ordinances, even on issues unrelated to LGBT rights, and added
additional provisions legislating which public bathrooms or
changing facilities transgender people are allowed to use.
According to Jonathan Lovitz, vice president of external
affairs at the National Gay & Lesbian Chamber of Commerce
(NGLCC), corporations and their supply chain partners can
exert a significant amount of influence over the policy decisions
that a state pursues. That’s due, in part, to the economic benefits
that their business brings to a state.
“If a bill like the ones in Georgia or North Carolina does get
passed, and these corporations physically yank their business,
and take their investment dollars and their supply chain members along with them, that has a massive trickle-down effect,”
says Lovitz. “Picture the physical footprint of a giant corporation being lifted up out of the ground and moved to the state
next door. That’s a gaping hole where opportunity and GDP
growth is lost, all in the name of state-sanctioned hatred.”
The best way for a state to ensure it reaps the benefit of
investment opportunities, or chances for economic growth,
would be to pass nondiscrimination laws that ensure all people
are protected under law.
“Corporate America repeats the same mantra that we at
NGLCC do every day, which is: Equality is good for business.
They see it in their own corporate practices, that to be free to
self-express yourself and to be out and welcome in the workplace is great for productivity,” says Lovitz. “And we also see
that in the marketplace. When they are actively working to
make strategic investments in the gay community and in the
cities and states where they live, they are making not only the

MARCH 31, 2016


country better to be an LGBT citizen, but they are making the
community better. And the LGBT community is extremely loyal
to companies like that.”
Ian Palmquist, the director of leadership programs for
Equality Federation, agrees that the decisions by corporations
or major employers in a state to speak out against anti-LGBT
legislation can have an impact on the legislative process. The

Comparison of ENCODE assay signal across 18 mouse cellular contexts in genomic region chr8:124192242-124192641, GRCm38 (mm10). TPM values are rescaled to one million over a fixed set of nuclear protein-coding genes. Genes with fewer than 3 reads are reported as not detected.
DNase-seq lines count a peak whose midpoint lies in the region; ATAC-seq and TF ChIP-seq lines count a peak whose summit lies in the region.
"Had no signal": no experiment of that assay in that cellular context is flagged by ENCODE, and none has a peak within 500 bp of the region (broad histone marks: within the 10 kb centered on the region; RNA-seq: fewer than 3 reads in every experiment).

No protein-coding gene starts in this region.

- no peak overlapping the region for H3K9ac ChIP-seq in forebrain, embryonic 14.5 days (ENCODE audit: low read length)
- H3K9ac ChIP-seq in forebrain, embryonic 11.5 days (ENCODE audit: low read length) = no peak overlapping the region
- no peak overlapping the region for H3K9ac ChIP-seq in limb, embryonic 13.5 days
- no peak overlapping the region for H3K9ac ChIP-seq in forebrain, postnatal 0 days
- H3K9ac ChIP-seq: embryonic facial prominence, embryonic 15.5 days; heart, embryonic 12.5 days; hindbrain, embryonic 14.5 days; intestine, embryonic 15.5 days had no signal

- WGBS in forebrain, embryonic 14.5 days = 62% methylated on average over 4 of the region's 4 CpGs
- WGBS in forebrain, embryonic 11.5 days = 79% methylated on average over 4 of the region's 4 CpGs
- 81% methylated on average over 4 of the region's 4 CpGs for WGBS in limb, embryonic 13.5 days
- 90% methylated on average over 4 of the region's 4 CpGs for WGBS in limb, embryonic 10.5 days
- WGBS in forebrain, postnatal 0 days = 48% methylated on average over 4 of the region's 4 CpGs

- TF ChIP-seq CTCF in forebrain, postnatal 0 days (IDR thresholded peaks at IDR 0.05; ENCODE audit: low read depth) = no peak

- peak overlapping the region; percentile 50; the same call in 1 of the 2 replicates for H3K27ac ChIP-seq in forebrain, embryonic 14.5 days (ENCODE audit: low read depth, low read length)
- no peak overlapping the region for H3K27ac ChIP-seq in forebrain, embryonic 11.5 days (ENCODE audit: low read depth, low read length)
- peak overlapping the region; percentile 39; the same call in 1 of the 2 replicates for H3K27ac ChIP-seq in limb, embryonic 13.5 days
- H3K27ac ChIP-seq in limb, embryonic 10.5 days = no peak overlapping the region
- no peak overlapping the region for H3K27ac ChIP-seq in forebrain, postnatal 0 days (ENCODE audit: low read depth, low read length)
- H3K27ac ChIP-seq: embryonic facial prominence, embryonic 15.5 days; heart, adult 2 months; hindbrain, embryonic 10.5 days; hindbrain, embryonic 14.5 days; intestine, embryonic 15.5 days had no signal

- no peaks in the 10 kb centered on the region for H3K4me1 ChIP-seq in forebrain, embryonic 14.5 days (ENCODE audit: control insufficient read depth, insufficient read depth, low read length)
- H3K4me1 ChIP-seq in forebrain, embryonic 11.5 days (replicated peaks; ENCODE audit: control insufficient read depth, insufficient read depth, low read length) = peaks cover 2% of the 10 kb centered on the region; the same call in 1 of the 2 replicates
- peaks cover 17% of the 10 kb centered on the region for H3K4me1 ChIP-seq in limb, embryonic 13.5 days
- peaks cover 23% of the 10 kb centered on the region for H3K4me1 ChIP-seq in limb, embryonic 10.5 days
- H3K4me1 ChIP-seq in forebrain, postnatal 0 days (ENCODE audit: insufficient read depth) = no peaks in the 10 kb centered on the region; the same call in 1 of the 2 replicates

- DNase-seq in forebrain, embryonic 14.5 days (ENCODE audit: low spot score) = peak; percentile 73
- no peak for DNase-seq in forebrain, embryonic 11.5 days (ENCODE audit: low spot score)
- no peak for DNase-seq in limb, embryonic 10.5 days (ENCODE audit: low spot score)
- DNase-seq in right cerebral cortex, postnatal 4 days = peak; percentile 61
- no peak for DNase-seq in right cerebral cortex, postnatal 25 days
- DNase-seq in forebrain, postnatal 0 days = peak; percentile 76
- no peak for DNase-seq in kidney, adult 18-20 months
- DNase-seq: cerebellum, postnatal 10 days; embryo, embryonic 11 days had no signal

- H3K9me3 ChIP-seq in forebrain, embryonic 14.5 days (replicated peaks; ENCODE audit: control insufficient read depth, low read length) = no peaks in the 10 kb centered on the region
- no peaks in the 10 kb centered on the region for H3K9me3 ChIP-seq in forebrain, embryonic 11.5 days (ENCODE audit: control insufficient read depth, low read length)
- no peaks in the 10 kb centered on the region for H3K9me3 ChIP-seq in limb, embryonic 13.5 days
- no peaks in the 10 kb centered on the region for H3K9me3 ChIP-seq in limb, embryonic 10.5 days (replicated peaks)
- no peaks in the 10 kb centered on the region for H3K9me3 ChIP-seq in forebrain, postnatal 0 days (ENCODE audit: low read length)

outcome in a specific state may depend on various factors, such
as the makeup of the legislature and the long-standing relationships that the business community has been able to foster with
“I think the political culture in every state is very different.
So there’s no hard and fast rule,” says Palmquist. “I think any
time you have major employers speaking out and taking a position, even if it’s short of an outright boycott, has a huge impact.
Legislators and decision-makers are deeply concerned about
jobs and the economic viability of the state. So having corporate
allies, as far as a lot of legislators are concerned when it comes
to LGBT issues, really gets their attention in a different way.”
Why was North Carolina’s anti-LGBT law successfully
passed, while Georgia’s was defeated? Palmquist believes that
it’s down to timing and the rapidity with which the North
Carolina bill was jammed through in a special session of the
“In North Carolina, the legislature really did rush this bill
through in less than 12 hours,” Palmquist says. “So our allies in
the business community weren’t given the opportunity to see a
bill and weigh in. I can’t guarantee the outcome would be different had they used a more normal process for the public debate,
but certainly we’re seeing that Gov. McCrory is really feeling
the heat now for signing this bill, and facing a lot of backlash
from businesses that he really wants to be part of our state’s
Indeed, following passage of the bill, North Carolina received
harsh criticism from LGBT groups, the White House, congressional leaders and others. But the criticism that could most have
an impact on policy is that which carries a threat to the state’s
economic well being.
Already, the National Basketball Association has issued
a statement suggesting it will reconsider holding its All-Star
Weekend in Charlotte in 2017. Similarly, the National Collegiate
Athletic Association (NCAA) issued an implied threat, saying it
would “monitor” the situation to determine whether it would
still hold its men’s basketball tournament games in Greensboro
in 2017 and Charlotte in 2018. Both organizations stressed the
importance of embracing diversity and inclusion in deciding on
a host city for the sporting events.
The response from the business community was both swift